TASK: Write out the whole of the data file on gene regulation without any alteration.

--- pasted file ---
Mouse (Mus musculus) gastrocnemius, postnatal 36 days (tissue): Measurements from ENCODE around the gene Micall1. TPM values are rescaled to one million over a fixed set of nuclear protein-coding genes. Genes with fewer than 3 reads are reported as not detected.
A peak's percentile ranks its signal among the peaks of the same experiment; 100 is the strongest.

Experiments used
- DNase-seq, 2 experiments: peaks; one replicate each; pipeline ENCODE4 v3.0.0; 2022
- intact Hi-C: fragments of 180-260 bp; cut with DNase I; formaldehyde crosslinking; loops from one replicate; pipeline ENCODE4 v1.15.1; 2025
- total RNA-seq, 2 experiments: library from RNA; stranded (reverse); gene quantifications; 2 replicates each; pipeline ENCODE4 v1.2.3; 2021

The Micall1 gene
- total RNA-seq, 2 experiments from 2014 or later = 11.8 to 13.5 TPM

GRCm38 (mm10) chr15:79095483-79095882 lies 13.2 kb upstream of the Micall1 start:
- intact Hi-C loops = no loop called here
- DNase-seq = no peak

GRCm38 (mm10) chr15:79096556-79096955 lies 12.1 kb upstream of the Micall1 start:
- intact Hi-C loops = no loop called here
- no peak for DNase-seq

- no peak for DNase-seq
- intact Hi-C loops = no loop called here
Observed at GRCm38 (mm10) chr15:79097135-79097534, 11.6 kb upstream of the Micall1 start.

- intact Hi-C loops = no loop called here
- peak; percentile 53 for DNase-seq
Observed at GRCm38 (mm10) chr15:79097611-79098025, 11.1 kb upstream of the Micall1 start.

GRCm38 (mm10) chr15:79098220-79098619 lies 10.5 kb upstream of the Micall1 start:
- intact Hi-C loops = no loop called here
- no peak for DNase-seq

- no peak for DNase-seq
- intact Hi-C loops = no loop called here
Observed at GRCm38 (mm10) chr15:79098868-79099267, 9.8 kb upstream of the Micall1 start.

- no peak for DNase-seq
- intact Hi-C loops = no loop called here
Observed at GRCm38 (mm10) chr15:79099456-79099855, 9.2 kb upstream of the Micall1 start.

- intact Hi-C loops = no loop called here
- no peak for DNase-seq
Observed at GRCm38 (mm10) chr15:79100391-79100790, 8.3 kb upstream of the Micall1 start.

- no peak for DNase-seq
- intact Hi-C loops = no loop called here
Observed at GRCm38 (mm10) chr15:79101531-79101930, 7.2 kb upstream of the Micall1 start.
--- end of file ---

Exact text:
Mouse (Mus musculus) gastrocnemius, postnatal 36 days (tissue): Measurements from ENCODE around the gene Micall1. TPM values are rescaled to one million over a fixed set of nuclear protein-coding genes. Genes with fewer than 3 reads are reported as not detected.
A peak's percentile ranks its signal among the peaks of the same experiment; 100 is the strongest.

Experiments used
- DNase-seq, 2 experiments: peaks; one replicate each; pipeline ENCODE4 v3.0.0; 2022
- intact Hi-C: fragments of 180-260 bp; cut with DNase I; formaldehyde crosslinking; loops from one replicate; pipeline ENCODE4 v1.15.1; 2025
- total RNA-seq, 2 experiments: library from RNA; stranded (reverse); gene quantifications; 2 replicates each; pipeline ENCODE4 v1.2.3; 2021

The Micall1 gene
- total RNA-seq, 2 experiments from 2014 or later = 11.8 to 13.5 TPM

GRCm38 (mm10) chr15:79095483-79095882 lies 13.2 kb upstream of the Micall1 start:
- intact Hi-C loops = no loop called here
- DNase-seq = no peak

GRCm38 (mm10) chr15:79096556-79096955 lies 12.1 kb upstream of the Micall1 start:
- intact Hi-C loops = no loop called here
- no peak for DNase-seq

- no peak for DNase-seq
- intact Hi-C loops = no loop called here
Observed at GRCm38 (mm10) chr15:79097135-79097534, 11.6 kb upstream of the Micall1 start.

- intact Hi-C loops = no loop called here
- peak; percentile 53 for DNase-seq
Observed at GRCm38 (mm10) chr15:79097611-79098025, 11.1 kb upstream of the Micall1 start.

GRCm38 (mm10) chr15:79098220-79098619 lies 10.5 kb upstream of the Micall1 start:
- intact Hi-C loops = no loop called here
- no peak for DNase-seq

- no peak for DNase-seq
- intact Hi-C loops = no loop called here
Observed at GRCm38 (mm10) chr15:79098868-79099267, 9.8 kb upstream of the Micall1 start.

- no peak for DNase-seq
- intact Hi-C loops = no loop called here
Observed at GRCm38 (mm10) chr15:79099456-79099855, 9.2 kb upstream of the Micall1 start.

- intact Hi-C loops = no loop called here
- no peak for DNase-seq
Observed at GRCm38 (mm10) chr15:79100391-79100790, 8.3 kb upstream of the Micall1 start.

- no peak for DNase-seq
- intact Hi-C loops = no loop called here
Observed at GRCm38 (mm10) chr15:79101531-79101930, 7.2 kb upstream of the Micall1 start.